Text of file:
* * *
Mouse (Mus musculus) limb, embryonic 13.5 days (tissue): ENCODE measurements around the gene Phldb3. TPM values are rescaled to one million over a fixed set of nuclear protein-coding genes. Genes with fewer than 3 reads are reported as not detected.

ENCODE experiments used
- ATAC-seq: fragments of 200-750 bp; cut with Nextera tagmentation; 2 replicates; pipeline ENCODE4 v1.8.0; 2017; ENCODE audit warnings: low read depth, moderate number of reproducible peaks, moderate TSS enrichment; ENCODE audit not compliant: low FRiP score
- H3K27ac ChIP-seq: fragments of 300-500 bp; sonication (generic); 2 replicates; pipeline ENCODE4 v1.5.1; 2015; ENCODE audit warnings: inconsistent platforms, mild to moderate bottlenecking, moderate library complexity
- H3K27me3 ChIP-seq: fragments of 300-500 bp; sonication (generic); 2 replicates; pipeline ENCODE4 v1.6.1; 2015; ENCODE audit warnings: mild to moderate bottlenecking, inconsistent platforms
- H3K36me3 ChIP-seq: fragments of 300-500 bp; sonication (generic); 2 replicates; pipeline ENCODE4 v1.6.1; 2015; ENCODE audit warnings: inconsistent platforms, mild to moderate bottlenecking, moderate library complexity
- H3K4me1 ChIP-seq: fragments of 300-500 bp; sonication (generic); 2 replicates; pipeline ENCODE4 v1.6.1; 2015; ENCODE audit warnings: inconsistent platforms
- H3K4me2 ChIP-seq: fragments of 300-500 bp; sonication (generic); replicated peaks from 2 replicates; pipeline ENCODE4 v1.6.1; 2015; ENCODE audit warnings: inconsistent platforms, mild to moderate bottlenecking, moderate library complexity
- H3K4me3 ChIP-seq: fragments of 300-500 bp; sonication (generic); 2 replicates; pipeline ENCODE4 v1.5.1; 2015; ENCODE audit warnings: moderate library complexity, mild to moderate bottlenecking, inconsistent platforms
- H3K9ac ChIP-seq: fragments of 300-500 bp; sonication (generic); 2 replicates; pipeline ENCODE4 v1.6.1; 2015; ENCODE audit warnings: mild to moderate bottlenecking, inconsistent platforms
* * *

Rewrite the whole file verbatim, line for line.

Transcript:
Mouse (Mus musculus) limb, embryonic 13.5 days (tissue): ENCODE measurements around the gene Phldb3. TPM values are rescaled to one million over a fixed set of nuclear protein-coding genes. Genes with fewer than 3 reads are reported as not detected.

ENCODE experiments used
- ATAC-seq: fragments of 200-750 bp; cut with Nextera tagmentation; 2 replicates; pipeline ENCODE4 v1.8.0; 2017; ENCODE audit warnings: low read depth, moderate number of reproducible peaks, moderate TSS enrichment; ENCODE audit not compliant: low FRiP score
- H3K27ac ChIP-seq: fragments of 300-500 bp; sonication (generic); 2 replicates; pipeline ENCODE4 v1.5.1; 2015; ENCODE audit warnings: inconsistent platforms, mild to moderate bottlenecking, moderate library complexity
- H3K27me3 ChIP-seq: fragments of 300-500 bp; sonication (generic); 2 replicates; pipeline ENCODE4 v1.6.1; 2015; ENCODE audit warnings: mild to moderate bottlenecking, inconsistent platforms
- H3K36me3 ChIP-seq: fragments of 300-500 bp; sonication (generic); 2 replicates; pipeline ENCODE4 v1.6.1; 2015; ENCODE audit warnings: inconsistent platforms, mild to moderate bottlenecking, moderate library complexity
- H3K4me1 ChIP-seq: fragments of 300-500 bp; sonication (generic); 2 replicates; pipeline ENCODE4 v1.6.1; 2015; ENCODE audit warnings: inconsistent platforms
- H3K4me2 ChIP-seq: fragments of 300-500 bp; sonication (generic); replicated peaks from 2 replicates; pipeline ENCODE4 v1.6.1; 2015; ENCODE audit warnings: inconsistent platforms, mild to moderate bottlenecking, moderate library complexity
- H3K4me3 ChIP-seq: fragments of 300-500 bp; sonication (generic); 2 replicates; pipeline ENCODE4 v1.5.1; 2015; ENCODE audit warnings: moderate library complexity, mild to moderate bottlenecking, inconsistent platforms
- H3K9ac ChIP-seq: fragments of 300-500 bp; sonication (generic); 2 replicates; pipeline ENCODE4 v1.6.1; 2015; ENCODE audit warnings: mild to moderate bottlenecking, inconsistent platforms